dress buyN,

  2. Stacy McGough says

    I love your one rule. I may steal it, but my rule would be Make ME Happy. After this long, I don’t care if I look good, I just don’t want any more frowny wrinkles. I’ll be shopping as well, but it usually a weeks worth.

  3. Jill Runstrom says

    I like the idea of the “make me look good” as a classroom rule, but I don’t think it should just apply to the teacher. I think it should be a rule for everyone. If we all treated each other with the intention of making others “look good” in all that we do, I don’t think teachers would have behavior problems, lack of effort, or any of the other issues that interrupt our teaching.

    • says

      Hi Jill, :) I was very narcissistic in my classroom, and even though I would bend over backwards for my kiddos, we also had a saying in my room “it’s all about…and they’d say “you”, heh. I do agree hat naturally parlays into the golden rule, but i was trying to be different to make myself stand out so they wouldn’t “act” the way they’d acted in the past. I responded to a question via email that kinda clarifies some more as well, :)

      Now, keep in mind this was 5 years ago, :) and I taught fourth graders. I prided myself on not just teaching math/science but teaching them LIFE lessons, like how to lose, why we were going to be known as THE most polite class, and what it meant to “talk back”. I told them that no one else was allowed in the school to get on to them b/c they were MINE and that I had higher expectations than anyone else in the school, :)

      We went over and over that first day how important it was the way people perceived you, and that their job, outside of that classroom, was to make me look good. (ie: not get in trouble, be super polite, helpful etc) we brainstormed a huge list of what all it “could” look like. Straight up on that was making sure I had lipstick on and that they always told me when I was down to my last dr pepper. basically, I worked on the RELATIONSHIP with them all.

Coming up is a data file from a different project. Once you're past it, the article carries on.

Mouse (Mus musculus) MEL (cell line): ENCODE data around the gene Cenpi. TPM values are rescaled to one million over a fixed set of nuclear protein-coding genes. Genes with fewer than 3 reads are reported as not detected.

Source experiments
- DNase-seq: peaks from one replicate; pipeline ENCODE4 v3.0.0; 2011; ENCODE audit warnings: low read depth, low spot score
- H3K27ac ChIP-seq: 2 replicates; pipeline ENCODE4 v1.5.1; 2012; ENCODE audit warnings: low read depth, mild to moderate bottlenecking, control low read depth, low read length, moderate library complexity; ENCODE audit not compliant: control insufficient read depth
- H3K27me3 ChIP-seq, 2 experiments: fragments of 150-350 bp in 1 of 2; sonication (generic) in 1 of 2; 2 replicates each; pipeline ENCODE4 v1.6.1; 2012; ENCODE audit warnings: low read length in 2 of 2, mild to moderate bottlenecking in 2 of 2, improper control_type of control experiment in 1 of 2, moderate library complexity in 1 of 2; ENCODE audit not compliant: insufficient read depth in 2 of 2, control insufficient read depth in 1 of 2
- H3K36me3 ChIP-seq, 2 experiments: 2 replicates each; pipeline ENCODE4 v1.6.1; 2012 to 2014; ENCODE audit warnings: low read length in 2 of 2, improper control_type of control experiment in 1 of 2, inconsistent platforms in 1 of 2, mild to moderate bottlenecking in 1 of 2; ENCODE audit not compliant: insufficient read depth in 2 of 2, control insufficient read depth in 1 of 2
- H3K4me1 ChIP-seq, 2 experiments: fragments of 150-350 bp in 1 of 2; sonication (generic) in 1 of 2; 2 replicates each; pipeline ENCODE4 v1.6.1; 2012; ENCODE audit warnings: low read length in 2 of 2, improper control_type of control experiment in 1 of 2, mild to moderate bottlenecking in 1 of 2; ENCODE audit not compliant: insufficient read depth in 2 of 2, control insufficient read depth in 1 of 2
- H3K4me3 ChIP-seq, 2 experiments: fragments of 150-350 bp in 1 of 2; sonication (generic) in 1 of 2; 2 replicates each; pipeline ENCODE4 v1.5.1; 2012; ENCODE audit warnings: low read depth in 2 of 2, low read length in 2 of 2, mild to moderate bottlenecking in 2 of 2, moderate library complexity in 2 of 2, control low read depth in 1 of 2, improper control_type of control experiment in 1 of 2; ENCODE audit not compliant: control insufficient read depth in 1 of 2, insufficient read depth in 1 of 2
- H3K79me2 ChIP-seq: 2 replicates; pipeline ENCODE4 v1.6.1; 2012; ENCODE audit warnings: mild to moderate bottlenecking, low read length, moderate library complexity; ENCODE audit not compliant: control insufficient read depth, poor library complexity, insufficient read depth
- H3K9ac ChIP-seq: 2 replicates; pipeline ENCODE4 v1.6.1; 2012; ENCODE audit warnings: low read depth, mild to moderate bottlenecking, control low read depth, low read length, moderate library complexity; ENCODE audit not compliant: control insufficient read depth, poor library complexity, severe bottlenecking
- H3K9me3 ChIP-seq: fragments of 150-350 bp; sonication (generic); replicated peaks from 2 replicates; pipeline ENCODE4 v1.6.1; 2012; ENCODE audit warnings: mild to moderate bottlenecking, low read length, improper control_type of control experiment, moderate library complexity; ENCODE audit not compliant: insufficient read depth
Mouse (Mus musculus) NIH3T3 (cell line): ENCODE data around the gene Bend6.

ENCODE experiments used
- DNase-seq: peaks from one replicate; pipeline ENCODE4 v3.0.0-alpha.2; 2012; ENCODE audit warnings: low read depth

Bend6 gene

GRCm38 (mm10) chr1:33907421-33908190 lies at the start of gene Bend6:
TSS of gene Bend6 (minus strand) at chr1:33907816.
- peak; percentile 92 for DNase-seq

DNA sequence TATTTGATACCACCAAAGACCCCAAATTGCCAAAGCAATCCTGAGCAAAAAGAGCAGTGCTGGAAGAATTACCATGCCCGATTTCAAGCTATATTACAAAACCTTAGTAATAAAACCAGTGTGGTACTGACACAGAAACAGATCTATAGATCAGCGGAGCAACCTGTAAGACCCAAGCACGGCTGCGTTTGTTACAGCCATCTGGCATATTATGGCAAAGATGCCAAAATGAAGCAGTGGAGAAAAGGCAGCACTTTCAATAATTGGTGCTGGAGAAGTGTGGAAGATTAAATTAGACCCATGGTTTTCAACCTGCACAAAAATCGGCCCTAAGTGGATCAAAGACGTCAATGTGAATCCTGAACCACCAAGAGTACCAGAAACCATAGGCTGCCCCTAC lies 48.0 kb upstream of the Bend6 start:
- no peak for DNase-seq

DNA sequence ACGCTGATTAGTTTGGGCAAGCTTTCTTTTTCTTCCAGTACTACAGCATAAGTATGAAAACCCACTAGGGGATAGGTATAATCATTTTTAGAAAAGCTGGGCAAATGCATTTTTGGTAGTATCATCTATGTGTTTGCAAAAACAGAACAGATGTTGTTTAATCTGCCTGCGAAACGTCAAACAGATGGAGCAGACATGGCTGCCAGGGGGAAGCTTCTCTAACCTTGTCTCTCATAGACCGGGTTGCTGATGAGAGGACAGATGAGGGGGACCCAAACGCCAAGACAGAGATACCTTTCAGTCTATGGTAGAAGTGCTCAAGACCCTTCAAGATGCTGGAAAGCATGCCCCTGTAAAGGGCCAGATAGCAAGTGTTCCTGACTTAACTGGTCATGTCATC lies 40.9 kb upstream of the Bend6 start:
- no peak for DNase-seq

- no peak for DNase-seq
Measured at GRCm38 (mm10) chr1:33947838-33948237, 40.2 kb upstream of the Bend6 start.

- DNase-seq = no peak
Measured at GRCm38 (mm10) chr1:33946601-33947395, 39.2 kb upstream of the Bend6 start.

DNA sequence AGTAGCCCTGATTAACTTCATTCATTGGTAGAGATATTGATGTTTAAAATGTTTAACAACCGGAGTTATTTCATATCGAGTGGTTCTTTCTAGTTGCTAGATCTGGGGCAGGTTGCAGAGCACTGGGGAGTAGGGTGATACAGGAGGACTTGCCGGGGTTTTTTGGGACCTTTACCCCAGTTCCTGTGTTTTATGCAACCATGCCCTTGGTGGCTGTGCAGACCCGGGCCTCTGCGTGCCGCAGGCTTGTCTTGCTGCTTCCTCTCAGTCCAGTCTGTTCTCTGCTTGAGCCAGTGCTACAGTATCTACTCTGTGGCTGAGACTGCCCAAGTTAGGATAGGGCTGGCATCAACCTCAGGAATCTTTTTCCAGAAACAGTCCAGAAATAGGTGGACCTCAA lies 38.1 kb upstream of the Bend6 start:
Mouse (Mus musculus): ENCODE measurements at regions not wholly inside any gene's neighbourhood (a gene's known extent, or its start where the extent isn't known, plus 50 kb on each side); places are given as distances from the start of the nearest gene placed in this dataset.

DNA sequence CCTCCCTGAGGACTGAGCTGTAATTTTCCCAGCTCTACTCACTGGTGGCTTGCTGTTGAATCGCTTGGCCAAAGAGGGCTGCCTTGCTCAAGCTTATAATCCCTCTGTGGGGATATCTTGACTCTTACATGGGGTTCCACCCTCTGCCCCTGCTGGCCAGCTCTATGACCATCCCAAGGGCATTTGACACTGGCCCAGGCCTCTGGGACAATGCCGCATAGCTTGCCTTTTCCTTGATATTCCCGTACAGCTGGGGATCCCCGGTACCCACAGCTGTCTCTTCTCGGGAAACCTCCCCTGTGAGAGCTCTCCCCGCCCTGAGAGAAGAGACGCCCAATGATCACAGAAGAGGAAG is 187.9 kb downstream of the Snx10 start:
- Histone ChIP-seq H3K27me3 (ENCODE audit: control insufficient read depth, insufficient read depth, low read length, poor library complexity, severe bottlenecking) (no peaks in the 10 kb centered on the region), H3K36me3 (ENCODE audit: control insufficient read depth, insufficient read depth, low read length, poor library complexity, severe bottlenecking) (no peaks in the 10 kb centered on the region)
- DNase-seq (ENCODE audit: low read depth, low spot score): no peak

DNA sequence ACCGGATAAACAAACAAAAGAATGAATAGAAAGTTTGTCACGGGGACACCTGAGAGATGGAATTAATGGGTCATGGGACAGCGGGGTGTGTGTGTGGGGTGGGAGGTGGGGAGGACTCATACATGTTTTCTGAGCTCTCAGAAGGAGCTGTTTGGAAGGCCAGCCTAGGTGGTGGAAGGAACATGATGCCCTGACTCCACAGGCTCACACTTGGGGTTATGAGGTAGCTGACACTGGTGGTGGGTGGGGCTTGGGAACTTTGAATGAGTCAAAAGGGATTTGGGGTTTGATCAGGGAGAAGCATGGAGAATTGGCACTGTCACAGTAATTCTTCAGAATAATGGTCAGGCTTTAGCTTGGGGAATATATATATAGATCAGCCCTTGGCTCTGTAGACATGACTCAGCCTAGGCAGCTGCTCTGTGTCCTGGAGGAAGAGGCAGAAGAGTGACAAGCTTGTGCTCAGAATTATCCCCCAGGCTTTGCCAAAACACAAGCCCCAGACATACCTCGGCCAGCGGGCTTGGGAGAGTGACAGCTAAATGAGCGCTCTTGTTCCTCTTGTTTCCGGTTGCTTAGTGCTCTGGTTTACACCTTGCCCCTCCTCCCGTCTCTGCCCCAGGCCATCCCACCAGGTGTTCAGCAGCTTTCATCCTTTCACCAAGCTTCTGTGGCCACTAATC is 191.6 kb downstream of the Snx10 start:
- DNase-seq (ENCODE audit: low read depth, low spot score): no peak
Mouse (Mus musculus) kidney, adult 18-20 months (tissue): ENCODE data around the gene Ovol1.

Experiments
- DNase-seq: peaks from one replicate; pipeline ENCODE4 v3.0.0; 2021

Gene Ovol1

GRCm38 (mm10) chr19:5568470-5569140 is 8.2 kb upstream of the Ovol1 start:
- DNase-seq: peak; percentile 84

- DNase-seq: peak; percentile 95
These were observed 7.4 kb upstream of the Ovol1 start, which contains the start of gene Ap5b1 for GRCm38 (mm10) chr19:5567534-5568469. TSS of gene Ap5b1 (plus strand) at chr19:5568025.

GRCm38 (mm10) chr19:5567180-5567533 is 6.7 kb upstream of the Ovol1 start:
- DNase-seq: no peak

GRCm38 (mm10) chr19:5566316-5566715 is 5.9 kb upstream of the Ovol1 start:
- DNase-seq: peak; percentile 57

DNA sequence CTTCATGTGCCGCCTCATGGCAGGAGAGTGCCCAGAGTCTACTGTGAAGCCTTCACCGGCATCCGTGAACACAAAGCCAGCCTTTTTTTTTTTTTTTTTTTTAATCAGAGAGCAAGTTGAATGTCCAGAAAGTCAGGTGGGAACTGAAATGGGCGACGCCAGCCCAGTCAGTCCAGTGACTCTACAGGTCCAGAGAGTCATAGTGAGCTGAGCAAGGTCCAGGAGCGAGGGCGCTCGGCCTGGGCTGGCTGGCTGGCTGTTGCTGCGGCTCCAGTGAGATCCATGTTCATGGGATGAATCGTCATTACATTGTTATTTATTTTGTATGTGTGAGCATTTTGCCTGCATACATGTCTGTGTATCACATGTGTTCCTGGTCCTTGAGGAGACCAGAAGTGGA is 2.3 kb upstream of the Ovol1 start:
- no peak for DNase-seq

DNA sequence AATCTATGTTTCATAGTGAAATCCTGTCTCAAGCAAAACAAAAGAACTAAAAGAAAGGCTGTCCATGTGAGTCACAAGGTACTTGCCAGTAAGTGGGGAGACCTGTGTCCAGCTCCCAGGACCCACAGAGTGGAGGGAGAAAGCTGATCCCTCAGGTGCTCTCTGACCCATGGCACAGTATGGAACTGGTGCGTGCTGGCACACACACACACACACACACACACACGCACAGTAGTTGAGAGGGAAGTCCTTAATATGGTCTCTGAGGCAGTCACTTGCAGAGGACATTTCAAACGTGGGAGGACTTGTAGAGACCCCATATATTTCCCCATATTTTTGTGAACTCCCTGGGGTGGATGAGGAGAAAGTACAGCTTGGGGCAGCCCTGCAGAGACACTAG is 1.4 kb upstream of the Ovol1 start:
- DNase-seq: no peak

Having this one rule this way I could avoid the whole “if you do this then i’ll do that.” which didn’t ever work for anyone, :) Problems that did arise had the same typical consequences as all the other classrooms magnified by my disappointment. I spent those first few days making them LOVE me…especially the tough ones. Those were my favorites! It helps that I’m a sports girl and could talk gaming, skateboarding etc. I found a way to connect. They carried my phone for me, got my DP (always with a straw), i made them campus leaders…

      idk if “make me look good” would work with older students but I think semantically, you could find a one phrase line that would! Older kids you can be straight with, right? Mine were old enough to get that i wasn’t totally serious when i said stuff like “you better pay attention to me today, I’m wearing BLUE eyeliner, and I don’t just do that for everyone.” but they’d do it.You’d be amazed how much that would focus them, lol…

      LMK how it goes and if that answered it for ya!

  4. Bob says

    Nice post.
    Would you by any means know who that Physics teacher is? If he’s a blogger? (or any Physics teachers who blog?)

  5. @8amber8 says

    Hi Bob, I dont know the teacher in Alan Novembers speech but I am gng to email you an awesome physics teacher who does blog, :)